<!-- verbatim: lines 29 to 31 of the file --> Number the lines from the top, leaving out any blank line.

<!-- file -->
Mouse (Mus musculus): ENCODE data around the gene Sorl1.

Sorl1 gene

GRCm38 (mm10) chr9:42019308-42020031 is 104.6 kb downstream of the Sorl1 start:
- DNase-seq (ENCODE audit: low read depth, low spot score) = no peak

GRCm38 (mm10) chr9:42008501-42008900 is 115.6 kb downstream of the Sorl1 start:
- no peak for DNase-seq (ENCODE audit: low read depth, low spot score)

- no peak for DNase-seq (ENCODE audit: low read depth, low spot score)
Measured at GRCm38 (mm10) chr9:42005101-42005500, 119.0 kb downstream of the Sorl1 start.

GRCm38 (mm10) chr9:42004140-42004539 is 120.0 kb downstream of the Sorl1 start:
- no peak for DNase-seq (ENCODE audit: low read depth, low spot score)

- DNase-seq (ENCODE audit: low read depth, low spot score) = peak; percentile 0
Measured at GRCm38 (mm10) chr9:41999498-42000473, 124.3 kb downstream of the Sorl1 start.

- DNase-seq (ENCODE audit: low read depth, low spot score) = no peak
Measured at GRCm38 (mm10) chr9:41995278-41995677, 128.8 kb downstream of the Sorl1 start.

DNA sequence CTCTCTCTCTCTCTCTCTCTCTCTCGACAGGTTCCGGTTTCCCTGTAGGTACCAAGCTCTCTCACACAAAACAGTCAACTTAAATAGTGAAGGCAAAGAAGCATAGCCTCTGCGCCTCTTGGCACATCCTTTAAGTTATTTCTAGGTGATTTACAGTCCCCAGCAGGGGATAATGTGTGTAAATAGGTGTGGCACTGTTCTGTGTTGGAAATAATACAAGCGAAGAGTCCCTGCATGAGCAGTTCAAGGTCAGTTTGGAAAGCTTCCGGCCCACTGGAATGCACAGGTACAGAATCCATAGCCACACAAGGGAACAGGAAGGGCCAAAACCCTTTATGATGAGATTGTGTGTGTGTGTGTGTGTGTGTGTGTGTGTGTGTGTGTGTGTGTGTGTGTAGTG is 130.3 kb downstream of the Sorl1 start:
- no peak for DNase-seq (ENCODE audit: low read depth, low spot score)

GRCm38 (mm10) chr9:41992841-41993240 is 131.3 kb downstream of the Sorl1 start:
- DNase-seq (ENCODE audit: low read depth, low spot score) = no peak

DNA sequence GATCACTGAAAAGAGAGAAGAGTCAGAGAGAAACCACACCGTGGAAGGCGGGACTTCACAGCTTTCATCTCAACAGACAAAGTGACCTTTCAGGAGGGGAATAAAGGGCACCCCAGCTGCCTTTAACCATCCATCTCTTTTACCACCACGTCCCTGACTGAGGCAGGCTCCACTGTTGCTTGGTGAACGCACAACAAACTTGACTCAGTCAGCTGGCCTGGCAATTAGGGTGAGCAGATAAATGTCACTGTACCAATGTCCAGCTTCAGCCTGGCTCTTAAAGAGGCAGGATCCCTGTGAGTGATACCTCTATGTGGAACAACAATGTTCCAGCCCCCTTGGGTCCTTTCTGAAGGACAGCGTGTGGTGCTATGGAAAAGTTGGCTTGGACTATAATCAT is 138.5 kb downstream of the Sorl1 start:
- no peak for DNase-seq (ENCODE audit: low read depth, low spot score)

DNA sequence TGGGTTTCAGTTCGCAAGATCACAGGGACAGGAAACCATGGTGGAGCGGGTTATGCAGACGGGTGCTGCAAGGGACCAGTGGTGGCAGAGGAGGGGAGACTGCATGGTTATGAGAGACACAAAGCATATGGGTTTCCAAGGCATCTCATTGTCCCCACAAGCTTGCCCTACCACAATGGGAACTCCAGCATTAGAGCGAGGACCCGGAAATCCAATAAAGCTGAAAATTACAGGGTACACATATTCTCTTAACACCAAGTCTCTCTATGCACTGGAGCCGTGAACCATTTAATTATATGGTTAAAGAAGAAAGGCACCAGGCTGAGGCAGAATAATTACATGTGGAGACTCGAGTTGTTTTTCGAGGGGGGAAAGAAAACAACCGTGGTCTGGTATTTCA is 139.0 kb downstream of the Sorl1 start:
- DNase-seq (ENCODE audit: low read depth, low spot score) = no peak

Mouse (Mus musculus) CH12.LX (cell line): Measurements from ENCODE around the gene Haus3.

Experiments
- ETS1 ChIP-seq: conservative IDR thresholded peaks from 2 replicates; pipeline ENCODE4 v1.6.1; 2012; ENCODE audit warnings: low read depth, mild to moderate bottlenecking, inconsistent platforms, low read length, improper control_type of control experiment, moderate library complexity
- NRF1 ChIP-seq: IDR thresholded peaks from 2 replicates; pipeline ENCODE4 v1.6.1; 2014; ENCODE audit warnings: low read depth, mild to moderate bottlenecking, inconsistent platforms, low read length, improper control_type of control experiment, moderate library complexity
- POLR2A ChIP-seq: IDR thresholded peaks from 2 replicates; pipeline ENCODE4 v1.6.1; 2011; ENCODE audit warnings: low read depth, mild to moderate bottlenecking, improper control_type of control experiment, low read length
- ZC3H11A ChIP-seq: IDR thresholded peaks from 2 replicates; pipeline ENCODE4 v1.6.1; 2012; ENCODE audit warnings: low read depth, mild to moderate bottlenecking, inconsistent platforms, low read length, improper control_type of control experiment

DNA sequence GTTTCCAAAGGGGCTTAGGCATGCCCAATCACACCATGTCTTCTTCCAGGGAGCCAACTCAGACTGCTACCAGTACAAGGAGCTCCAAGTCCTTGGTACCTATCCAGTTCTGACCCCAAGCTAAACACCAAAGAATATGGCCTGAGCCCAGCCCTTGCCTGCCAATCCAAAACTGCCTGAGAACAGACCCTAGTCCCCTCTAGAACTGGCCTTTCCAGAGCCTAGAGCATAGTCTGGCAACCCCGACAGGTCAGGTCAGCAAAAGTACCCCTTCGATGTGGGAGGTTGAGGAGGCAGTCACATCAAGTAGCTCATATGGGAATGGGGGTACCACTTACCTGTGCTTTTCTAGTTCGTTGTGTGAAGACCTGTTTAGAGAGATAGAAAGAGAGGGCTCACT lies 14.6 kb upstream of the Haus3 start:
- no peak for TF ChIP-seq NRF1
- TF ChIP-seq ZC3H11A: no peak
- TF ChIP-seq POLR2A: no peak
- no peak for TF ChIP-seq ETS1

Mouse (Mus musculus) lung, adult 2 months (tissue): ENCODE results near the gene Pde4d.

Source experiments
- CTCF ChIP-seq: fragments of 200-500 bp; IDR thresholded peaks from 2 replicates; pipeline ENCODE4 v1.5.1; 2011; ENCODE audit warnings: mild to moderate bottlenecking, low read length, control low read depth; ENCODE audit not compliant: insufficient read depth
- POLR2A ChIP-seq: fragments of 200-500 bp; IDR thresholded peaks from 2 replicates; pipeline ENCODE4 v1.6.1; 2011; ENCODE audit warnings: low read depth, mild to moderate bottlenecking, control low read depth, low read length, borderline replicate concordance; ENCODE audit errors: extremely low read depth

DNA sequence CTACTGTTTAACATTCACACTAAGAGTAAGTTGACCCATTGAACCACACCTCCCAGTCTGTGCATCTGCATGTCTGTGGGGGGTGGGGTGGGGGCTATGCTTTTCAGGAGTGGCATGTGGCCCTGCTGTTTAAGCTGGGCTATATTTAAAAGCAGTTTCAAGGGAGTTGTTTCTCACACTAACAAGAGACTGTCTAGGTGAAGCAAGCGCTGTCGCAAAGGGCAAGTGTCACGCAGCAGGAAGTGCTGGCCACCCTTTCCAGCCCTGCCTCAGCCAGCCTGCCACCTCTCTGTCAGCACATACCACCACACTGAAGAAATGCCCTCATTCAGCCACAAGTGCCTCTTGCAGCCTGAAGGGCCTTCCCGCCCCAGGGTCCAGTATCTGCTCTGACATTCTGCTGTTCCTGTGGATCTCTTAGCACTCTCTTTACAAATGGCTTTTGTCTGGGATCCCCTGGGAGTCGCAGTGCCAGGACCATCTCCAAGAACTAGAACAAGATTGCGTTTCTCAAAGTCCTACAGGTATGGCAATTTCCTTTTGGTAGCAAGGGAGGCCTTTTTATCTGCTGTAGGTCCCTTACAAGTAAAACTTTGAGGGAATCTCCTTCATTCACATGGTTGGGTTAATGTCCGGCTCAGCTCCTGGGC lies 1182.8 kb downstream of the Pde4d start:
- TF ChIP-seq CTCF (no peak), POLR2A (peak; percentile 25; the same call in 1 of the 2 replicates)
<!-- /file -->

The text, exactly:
DNA sequence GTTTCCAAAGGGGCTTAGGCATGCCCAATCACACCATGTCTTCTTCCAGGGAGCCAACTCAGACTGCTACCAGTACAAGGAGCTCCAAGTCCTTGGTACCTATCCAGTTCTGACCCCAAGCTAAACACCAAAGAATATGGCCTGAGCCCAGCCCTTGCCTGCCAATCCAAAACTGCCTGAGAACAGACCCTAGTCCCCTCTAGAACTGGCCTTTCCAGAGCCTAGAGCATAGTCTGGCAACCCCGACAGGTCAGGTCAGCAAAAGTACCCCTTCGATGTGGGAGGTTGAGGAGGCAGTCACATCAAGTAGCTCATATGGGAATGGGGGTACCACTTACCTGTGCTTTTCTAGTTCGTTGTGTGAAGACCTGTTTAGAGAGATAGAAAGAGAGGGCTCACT lies 14.6 kb upstream of the Haus3 start:
- no peak for TF ChIP-seq NRF1
- TF ChIP-seq ZC3H11A: no peak